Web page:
What can you afford to pay towards the debt?

To get out of debt there are really two steps which can help your goal: reduce your spending and know how much you can pay toward your debts. If you earn $3,000 a month, you should not be paying $3,000 or even 50 per cent of your income towards your credit card. You need this income to pay other expenses and necessities in life, like rent, groceries, transportation, etc. You need to set an amount you can afford to pay to your debts, and then use the remaining funds to pay your living expenses without using your credit card.

Those unable to break the credit cycle of using credit cards, or whose monthly debt payments are more than 20 per cent of their take-home pay, or who feel stress over their financial situation, can speak with a Licensed Insolvency Trustee at Boale, Wood & Company Ltd. to chart a path forward.

Those unable to break the credit cycle of using credit cards, or whose monthly debt payments are more than 20 per cent of their take-home pay, or who feel stress over their financial situation, can speak with a Licensed Insolvency Trustee at Boale, Wood & Company Ltd. to chart a path forward.

Budgeting the 50/30/20 way

Having a budget is a good way to control and understand how much you can afford to pay towards your debts. One method of budgeting is the 50/30/20 rule. This rule states 50 per cent of your income is used for your needs (rent, groceries, transportation and other necessities to earn income), 30 per cent for your wants, and 20 per cent for your financial goals which include savings, retirement plans, financial goals and debt repayment. If you’re earning $3,000 per month then $600 ($600 = $3,000 x 20 per cent) should be allocated towards savings, retirement, financial goals and repayment of debt. Therefore, the amount you would allocate to paying your debts should be $600 per month or less.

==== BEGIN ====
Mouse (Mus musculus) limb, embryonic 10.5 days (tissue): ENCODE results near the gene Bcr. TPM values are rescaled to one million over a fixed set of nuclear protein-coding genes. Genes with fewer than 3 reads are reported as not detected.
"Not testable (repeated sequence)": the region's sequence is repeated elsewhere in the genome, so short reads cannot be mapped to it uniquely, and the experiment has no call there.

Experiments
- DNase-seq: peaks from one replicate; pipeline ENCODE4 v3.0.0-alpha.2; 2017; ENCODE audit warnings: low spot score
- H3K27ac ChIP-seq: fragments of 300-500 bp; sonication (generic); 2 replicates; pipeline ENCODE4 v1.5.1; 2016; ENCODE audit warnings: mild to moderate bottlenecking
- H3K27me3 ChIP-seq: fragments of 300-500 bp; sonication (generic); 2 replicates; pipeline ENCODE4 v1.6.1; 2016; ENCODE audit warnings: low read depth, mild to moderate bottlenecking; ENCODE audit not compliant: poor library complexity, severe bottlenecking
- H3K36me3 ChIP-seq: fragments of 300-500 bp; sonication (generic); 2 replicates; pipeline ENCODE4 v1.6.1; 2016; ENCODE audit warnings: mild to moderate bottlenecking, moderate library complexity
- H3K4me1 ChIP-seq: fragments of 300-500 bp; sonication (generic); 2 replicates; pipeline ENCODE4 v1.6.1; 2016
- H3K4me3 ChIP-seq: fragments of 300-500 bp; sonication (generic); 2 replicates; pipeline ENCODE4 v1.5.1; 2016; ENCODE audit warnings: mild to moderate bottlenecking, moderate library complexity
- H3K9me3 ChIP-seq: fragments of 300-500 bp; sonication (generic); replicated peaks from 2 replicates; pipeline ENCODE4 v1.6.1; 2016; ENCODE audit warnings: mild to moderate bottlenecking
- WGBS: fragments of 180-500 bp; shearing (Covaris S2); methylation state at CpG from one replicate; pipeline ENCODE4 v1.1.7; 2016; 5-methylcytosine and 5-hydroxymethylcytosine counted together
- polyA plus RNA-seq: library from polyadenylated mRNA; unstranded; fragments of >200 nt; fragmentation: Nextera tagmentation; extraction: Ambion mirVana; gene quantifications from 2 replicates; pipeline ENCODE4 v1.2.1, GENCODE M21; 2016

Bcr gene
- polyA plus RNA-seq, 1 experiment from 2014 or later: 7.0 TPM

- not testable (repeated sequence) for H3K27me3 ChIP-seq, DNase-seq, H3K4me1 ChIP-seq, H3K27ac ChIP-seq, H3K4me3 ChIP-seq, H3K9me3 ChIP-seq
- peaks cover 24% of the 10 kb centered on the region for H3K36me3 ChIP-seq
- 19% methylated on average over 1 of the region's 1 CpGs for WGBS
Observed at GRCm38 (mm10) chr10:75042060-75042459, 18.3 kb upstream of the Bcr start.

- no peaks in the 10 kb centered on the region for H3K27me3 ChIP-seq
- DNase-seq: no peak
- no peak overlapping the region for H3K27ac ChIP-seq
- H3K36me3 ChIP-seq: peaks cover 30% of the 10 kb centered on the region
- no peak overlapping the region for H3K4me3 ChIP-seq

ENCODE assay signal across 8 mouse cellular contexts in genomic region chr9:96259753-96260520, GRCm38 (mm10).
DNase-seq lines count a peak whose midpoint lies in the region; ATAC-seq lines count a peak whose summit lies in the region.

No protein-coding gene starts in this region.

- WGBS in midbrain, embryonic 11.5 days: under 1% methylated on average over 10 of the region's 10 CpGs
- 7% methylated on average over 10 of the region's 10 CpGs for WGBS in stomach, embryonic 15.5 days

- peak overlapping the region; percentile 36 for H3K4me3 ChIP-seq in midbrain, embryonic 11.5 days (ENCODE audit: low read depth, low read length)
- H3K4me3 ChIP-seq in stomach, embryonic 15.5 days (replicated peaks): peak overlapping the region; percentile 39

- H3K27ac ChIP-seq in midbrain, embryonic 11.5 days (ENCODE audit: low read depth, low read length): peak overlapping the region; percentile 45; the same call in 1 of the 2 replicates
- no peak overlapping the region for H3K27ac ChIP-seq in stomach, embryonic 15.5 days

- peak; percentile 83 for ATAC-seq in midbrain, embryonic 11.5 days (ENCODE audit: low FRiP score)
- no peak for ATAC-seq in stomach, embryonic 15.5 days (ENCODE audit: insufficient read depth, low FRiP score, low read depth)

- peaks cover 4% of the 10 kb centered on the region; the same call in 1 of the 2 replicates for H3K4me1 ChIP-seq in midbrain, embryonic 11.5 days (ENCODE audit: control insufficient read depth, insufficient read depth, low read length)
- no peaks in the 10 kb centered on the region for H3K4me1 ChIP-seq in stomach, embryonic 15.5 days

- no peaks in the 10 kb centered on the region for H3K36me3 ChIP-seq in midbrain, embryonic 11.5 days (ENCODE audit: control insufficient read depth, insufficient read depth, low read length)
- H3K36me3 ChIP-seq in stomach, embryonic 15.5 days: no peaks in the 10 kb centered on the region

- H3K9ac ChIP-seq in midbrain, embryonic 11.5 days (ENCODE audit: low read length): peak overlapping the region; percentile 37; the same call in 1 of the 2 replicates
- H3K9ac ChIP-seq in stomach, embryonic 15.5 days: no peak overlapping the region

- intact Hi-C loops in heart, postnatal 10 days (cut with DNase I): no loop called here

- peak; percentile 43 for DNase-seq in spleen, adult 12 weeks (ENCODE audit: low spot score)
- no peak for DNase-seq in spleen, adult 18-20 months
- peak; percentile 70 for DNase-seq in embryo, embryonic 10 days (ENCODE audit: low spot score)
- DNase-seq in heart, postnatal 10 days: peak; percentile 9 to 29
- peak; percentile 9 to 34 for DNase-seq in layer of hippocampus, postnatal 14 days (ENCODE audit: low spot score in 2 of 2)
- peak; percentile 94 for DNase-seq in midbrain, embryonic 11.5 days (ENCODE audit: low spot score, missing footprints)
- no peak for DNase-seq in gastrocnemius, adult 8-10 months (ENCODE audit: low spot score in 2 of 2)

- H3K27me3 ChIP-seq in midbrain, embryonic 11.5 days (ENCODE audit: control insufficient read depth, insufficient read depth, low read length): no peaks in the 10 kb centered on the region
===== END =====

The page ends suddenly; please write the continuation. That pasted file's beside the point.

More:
Once you’ve set the amount for your debt payments, you need to review how much your debts require in payments each month, and which one has the highest interest rate. You then start to tackle the debt with the highest interest rate and when this debt is paid off, move to the next highest interest rate debt and so on. This will work if you do not use the credit cards after your payments and your total debt payments required are less than 20 per cent of your income.

Paying your debt off in 60 months

Another way to look at your financial situation is to take your debts and divide it by 60. This calculation shows what your monthly payment needs to be to pay off your debts in 60 months without interest. If you compare the monthly payment over 60 months to 20 per cent of your financial goals amount above, you will see if can afford the monthly payment and if you will be able to pay off your debts in 60 months.

If you can break the cycle of using your credit card after your payment, you’ll make progress in paying off your debts. What I see is a lot of people are unable to break the cycle of using credit cards and continue to use their cards and make slow progress in paying off the balance.

If you’re unable to break the cycle of using your credit cards or your monthly debt payments are more than 20 per cent of your take-home pay, or you feel stress over your financial situation, talking to a Licensed Insolvency Trustee at Boale, Wood & Company Ltd. can help you review your financial situation and give you free legal options in dealing with your debts and helping you move towards being debt free.

You can speak with a Trustee at Boale, Wood & Company Ltd. at 604-605-3335.

Finances